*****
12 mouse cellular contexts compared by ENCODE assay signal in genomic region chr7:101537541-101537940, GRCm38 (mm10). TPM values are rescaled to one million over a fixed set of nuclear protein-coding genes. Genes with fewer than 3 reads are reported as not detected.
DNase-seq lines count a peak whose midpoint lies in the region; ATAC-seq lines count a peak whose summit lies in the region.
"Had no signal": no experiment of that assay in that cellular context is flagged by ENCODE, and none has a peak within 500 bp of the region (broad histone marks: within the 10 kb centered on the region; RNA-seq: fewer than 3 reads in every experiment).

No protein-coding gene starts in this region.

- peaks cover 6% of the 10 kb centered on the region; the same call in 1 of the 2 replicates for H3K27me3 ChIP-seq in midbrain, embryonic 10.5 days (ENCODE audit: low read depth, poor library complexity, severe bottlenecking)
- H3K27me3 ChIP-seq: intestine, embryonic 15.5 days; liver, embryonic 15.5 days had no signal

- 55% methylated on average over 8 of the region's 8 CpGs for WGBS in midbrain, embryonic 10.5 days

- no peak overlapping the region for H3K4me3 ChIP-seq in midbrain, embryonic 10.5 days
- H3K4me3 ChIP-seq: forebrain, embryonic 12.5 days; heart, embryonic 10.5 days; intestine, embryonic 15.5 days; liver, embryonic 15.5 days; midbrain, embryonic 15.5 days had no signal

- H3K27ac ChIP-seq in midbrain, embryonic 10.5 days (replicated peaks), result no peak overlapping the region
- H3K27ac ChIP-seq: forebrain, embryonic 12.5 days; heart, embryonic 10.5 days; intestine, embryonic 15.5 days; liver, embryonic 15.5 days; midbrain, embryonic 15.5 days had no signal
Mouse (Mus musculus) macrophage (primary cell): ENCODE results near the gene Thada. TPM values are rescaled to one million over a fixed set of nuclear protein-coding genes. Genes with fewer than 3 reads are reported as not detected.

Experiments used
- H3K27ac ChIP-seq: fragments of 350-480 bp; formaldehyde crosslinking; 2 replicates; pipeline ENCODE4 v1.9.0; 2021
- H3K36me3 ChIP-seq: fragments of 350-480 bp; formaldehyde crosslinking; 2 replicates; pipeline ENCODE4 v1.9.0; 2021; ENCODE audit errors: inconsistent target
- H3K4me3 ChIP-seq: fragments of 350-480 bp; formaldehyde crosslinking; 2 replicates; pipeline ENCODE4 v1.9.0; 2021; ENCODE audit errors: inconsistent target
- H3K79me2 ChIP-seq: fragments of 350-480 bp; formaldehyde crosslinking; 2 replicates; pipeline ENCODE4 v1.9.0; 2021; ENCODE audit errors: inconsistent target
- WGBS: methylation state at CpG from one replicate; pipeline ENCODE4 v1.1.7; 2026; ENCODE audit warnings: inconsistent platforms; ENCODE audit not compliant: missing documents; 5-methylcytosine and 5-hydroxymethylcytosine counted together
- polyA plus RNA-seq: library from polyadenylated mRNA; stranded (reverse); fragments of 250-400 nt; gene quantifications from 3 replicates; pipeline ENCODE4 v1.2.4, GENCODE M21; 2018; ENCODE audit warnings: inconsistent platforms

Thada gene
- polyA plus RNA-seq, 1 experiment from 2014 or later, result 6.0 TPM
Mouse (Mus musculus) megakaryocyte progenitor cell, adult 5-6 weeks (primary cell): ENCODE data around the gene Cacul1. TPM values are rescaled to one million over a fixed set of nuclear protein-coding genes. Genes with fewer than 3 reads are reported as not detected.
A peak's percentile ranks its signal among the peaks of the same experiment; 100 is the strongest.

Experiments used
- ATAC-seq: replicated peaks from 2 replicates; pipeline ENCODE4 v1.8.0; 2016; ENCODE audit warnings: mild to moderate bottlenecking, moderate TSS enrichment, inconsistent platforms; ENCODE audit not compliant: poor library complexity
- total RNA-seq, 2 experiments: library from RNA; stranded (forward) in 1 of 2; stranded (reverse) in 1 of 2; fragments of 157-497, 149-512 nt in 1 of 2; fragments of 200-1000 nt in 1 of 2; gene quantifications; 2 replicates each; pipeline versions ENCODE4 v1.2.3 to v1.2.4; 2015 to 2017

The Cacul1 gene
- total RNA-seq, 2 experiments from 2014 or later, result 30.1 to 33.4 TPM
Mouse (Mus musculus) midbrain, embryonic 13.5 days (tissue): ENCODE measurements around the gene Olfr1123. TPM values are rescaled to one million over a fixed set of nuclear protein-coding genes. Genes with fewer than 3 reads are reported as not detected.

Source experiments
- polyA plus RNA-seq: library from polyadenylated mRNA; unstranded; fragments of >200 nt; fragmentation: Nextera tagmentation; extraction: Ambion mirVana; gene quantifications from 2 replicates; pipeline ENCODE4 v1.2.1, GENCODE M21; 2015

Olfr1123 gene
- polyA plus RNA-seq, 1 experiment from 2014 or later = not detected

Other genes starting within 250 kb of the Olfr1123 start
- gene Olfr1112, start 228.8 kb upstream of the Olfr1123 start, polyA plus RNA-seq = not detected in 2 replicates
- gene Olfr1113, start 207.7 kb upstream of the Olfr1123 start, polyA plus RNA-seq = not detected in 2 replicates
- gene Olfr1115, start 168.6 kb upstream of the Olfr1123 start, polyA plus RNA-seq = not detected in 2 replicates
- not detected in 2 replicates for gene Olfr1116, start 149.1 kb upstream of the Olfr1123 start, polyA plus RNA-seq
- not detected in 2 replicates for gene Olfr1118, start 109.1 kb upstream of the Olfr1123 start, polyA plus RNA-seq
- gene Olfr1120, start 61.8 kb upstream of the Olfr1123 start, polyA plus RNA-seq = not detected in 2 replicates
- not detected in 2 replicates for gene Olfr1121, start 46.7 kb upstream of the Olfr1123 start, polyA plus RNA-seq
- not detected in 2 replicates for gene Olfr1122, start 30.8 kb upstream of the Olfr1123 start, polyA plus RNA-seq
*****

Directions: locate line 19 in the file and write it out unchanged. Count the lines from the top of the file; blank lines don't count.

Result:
- polyA plus RNA-seq: library from polyadenylated mRNA; stranded (reverse); fragments of 250-400 nt; gene quantifications from 3 replicates; pipeline ENCODE4 v1.2.4, GENCODE M21; 2018; ENCODE audit warnings: inconsistent platforms